The Great Guild started out as the home of a Rigan brotherhood of merchants, with Saint Mary as its patroness (the Small Guild, on the other hand, was the craftsmen’s headquarters, warded by its patron Saint John). The brotherhood, active from 1354 to 1939, gathered in the Muenster Hall. According to the Guild’s statutes available online, its purpose was ‘to encourage social activity, courteous co-existence, festivities, charity, and soulfulness’.
The exterior of the edifice has undergone several transformations: it was rebuilt in Baroque style in 1697, but the building was considerably expanded in the middle of the 19th century and decorated in the so-called Tudor Gothic style. In the early years of the Republic of Latvia, the Great Guild was used for the Riga Great Guild Society to serve cultural and social functions. A congress hall with unbelievably extravagant wooden interior was opened in the Great Guild building in 1936 upon the request of Latvia’s president Kārlis Ulmanis.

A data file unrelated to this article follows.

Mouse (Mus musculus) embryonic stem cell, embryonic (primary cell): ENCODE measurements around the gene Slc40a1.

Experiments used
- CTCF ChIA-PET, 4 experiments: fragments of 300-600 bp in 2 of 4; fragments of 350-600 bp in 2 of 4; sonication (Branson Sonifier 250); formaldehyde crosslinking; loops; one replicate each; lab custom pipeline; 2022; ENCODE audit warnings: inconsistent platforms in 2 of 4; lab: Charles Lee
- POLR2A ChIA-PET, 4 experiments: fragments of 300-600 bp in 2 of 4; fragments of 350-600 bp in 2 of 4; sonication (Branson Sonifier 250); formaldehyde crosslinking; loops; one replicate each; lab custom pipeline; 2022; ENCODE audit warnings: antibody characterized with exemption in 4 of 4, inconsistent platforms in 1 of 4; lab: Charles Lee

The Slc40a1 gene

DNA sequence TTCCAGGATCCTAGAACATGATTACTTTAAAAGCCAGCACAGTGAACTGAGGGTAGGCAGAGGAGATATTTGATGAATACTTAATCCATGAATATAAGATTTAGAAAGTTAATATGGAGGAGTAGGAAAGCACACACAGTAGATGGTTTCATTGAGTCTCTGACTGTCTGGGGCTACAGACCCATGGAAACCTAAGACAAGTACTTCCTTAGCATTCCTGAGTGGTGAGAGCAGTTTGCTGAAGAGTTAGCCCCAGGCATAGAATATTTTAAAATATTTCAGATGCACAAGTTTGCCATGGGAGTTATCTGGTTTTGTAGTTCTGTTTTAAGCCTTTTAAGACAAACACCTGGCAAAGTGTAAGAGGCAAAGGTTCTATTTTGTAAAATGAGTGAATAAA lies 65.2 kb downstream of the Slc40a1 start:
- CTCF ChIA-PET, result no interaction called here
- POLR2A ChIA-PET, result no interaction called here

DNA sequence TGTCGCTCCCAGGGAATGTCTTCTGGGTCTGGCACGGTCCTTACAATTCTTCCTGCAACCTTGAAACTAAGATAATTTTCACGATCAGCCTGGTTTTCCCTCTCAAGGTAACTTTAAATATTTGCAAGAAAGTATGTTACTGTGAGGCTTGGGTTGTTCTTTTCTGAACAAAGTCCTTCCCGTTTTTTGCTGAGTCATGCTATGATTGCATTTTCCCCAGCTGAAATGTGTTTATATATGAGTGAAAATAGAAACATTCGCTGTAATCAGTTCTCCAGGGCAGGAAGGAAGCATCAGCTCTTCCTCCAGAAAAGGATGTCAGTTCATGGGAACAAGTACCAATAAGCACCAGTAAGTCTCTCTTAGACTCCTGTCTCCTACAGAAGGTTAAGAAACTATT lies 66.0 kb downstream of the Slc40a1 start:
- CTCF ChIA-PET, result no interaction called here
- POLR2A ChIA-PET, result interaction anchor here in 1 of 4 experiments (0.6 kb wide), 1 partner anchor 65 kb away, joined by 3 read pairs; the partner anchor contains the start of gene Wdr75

In 1941, the State Philharmonic made the building their home. The Great Guild was rebuilt after the damage of 1963 fire; the renovation, adapting the centuries-old edifice to modern needs, is considered among the most successful projects of Latvian architect Modris Ģelzis. The walls were repainted according to architect Liesma Markova’s project in 1998, and the Great Guild underwent fundamental reconstruction prior to the 2006 NATO summit.